US defence giants Raytheon and Northrop Grumman are joining forces to jointly offer scramjet-powered tactical missile systems, more commonly known as hypersonic missiles.
The companies announced a teaming agreement at the show that will see Northrop develop, produce and integrate scramjet engines on Raytheon’s air-breathing hypersonic weapons.
“We’ve been working together probably for five or more years, certainly collaborating on a variety of programmes,” said Tom Bussing, vice-president Advanced Missiles Systems at Raytheon, during a media briefing.
Most recently, the two companies have been working on the joint US Air Force and US Defense Advanced Research Projects Agency Hypersonic Air-Breathing Weapon Concept, or HAWC – a $200 million effort to flight-demonstrate a scramjet-powered, air-breathing hypersonic missile.
Demonstrations have already been carried out on the ground, proving the performance attributes of the HAWC system and showing it is capable of meeting requirements. “We have a flight test planned – that is in the near future, where we will start to fly this particular class of system,” Bussing says.
The HAWC system can be used against a variety of targets, and launched from either ground or air platforms.
Air-breathing scramjets are usually rocket boosted to supersonic speeds, before the scramjet engine is ignited so that the vehicle can cruise at up to Mach 5 and above (the definition of hypersonic) in the upper atmosphere. This differs from boost/glide hypersonic weapons, which are gliders that are propelled to above the atmosphere and then skip off it for range.
Northrop’s lineage in hypersonic scramjet missile development goes back to NASA’s hydrogen-fuelled X-43 (Hyper-X) technology demonstrator, which first flew in 2004. Dr John Wilcox, the company's vice-president of advanced programmes, says scramjet technology has gone through nine “generations” since, with the most recent examples now using affordable JP-10 jet fuel.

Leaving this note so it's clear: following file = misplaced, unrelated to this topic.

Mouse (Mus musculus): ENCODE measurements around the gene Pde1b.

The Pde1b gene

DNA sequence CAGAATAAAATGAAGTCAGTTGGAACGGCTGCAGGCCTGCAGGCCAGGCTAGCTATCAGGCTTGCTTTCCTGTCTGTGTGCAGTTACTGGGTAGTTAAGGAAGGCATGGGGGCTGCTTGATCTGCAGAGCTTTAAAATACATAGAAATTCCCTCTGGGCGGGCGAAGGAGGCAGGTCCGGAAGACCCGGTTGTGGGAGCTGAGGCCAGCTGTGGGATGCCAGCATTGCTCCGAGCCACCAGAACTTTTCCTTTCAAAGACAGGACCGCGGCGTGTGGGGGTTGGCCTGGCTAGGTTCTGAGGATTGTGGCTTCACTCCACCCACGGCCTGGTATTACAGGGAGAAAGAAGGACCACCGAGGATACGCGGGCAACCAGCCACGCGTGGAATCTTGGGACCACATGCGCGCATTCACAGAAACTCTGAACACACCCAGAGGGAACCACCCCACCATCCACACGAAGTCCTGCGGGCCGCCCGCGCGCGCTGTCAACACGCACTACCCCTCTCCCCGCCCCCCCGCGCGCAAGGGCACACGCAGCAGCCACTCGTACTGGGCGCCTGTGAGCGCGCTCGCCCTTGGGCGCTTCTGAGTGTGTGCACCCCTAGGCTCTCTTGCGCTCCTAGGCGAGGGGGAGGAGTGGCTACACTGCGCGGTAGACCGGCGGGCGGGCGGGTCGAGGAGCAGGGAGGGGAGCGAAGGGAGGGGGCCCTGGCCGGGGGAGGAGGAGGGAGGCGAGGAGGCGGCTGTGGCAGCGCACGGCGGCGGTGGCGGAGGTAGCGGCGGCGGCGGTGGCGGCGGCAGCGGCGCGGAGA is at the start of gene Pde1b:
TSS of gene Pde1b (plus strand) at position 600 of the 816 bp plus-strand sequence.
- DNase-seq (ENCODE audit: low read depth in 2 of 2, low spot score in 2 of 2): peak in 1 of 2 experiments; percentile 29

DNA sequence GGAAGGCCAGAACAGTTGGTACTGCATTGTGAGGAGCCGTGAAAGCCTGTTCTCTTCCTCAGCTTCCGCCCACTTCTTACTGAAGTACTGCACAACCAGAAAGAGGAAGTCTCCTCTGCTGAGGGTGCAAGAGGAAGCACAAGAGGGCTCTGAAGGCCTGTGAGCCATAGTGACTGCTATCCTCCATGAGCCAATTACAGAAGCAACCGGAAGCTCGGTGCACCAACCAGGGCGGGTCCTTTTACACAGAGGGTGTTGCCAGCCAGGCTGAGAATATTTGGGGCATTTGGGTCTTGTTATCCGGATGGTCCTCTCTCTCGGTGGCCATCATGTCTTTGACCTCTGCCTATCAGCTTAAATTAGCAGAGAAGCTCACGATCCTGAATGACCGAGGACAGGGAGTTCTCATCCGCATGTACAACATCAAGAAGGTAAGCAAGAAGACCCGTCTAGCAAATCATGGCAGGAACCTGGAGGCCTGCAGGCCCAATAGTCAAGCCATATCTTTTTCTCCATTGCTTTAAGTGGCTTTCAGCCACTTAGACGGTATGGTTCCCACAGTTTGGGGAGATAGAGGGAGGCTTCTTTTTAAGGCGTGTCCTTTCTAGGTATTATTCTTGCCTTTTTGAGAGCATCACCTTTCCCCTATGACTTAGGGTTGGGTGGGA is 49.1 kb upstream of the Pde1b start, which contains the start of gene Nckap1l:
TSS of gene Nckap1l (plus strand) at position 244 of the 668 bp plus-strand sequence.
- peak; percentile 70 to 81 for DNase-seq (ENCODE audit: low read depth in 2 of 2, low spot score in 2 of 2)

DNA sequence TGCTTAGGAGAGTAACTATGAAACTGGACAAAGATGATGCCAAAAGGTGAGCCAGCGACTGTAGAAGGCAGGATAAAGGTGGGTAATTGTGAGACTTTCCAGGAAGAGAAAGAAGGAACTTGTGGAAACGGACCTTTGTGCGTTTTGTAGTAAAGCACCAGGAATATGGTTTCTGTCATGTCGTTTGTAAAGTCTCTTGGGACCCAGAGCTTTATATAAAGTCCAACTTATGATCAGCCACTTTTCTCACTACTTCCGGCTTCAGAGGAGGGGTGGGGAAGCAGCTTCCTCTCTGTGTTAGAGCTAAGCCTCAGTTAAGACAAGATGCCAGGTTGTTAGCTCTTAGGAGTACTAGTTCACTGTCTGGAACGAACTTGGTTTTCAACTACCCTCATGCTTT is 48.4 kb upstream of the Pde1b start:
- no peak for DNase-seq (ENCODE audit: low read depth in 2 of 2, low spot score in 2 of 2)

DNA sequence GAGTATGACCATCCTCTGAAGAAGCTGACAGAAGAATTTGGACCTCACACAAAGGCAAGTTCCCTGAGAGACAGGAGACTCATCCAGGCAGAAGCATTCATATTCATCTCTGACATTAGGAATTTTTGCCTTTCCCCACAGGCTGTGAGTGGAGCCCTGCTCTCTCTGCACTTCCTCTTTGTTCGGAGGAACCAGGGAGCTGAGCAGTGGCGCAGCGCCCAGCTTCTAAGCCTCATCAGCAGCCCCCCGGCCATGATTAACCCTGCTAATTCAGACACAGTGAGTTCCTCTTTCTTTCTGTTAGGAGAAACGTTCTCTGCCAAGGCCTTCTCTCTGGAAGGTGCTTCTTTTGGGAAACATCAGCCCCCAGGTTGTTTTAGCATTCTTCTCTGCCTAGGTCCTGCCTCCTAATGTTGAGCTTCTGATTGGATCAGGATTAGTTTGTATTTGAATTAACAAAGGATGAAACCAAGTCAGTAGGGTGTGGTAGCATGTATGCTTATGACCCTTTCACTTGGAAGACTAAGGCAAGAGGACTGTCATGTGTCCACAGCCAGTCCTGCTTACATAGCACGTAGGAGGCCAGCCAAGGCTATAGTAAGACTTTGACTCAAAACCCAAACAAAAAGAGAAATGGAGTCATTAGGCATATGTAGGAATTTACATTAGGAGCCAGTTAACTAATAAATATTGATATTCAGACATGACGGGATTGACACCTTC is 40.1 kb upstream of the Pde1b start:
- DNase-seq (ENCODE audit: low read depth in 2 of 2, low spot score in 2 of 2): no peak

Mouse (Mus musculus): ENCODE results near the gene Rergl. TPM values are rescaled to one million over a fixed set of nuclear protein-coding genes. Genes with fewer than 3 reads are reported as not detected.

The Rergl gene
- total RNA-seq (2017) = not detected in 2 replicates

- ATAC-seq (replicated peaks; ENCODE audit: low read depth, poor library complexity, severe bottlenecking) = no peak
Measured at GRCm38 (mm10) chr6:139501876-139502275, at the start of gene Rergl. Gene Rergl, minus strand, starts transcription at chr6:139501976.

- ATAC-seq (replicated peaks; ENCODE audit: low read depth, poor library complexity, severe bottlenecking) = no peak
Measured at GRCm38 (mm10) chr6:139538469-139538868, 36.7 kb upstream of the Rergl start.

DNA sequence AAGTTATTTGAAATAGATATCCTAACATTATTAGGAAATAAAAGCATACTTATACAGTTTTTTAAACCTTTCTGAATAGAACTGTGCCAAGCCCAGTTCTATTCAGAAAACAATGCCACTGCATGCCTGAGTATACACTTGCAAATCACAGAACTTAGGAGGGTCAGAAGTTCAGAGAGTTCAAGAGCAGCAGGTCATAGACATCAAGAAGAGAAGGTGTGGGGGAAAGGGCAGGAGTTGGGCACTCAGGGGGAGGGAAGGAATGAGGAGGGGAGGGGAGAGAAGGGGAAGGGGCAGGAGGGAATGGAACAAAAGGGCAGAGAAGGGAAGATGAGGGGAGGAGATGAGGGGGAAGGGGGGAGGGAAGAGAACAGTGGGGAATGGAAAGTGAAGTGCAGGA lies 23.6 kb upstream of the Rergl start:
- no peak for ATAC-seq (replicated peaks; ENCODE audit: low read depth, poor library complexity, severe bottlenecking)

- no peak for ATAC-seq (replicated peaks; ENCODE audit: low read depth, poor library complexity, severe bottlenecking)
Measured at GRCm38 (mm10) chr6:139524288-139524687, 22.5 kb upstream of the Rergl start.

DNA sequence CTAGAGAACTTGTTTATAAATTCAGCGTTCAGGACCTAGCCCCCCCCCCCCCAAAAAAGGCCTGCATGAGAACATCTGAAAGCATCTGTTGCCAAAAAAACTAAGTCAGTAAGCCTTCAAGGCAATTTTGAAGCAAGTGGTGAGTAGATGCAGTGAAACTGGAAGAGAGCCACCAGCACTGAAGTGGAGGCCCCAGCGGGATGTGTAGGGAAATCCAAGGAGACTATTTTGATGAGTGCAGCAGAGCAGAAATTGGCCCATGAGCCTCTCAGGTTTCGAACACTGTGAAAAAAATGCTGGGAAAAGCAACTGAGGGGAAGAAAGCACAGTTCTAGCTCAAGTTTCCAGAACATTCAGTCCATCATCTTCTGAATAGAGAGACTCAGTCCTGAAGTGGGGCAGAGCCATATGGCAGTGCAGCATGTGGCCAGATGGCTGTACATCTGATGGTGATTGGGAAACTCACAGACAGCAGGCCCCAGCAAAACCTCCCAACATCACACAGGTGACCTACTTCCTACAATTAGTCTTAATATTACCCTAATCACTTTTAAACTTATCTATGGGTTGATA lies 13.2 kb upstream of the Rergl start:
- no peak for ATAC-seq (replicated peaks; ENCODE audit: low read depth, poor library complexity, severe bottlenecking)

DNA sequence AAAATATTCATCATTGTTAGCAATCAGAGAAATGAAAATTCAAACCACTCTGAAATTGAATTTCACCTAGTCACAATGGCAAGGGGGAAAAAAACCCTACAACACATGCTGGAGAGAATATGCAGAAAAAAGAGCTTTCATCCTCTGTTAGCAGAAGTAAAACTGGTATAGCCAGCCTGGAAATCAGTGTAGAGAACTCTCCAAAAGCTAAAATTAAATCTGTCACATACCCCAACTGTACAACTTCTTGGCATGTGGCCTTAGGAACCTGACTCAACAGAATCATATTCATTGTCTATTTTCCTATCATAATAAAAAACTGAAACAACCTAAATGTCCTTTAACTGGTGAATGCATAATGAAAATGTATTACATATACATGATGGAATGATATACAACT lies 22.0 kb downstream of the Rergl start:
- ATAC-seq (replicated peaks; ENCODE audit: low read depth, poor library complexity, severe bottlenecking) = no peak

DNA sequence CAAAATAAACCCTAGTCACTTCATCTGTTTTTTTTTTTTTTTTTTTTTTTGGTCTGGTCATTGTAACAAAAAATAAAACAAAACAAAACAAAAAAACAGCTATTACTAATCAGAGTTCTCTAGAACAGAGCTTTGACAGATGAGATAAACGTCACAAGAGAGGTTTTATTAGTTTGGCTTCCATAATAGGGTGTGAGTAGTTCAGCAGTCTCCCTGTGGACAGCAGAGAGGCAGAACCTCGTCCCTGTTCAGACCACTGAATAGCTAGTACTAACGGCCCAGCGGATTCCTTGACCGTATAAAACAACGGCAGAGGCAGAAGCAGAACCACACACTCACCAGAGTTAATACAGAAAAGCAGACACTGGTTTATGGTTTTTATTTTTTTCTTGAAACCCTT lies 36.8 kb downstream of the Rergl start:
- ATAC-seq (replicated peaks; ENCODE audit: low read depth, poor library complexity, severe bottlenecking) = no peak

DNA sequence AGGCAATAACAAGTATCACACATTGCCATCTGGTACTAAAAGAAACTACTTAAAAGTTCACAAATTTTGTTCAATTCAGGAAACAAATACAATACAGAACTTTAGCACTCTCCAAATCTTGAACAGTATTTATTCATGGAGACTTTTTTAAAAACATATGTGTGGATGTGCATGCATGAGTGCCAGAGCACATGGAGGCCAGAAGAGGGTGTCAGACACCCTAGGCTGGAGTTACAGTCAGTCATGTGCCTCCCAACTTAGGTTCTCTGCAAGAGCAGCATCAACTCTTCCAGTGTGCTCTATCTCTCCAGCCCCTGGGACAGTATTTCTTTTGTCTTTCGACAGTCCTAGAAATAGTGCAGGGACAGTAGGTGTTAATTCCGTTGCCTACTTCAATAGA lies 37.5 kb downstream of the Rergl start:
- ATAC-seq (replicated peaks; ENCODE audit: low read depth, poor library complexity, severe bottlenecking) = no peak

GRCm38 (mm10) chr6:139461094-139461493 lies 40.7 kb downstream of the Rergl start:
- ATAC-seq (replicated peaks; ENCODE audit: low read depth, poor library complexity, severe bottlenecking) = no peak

“The efficiencies are just great,” says Wilcox, adding that efficiencies are also gained by using additive manufacturing, with all of the scramjet components now being made using this method – although the actual material is undisclosed. “We are also looking at ways to reduce the weight so we can have more fuel and more payload,” he says.
Northrop believes that it is the first company in the world to 3D-print a full combustor for an air-breathing scramjet engine. “That’s what is going to drive the affordability for hypersonic missiles,” Wilcox notes.
The aim will be to eventually bring the costs of hypersonics down to the point that they can compete with cruise missiles. In the future, artificial intelligence is also likely to play a key role, particularly when it comes to terminal-phase targeting, where the vehicle is required to rapidly process vast amounts of data. This could open up tactical possibilities such as swarming using multiple hypersonic vehicles.
“We are excited about this – it is a game changer,” says Wilcox.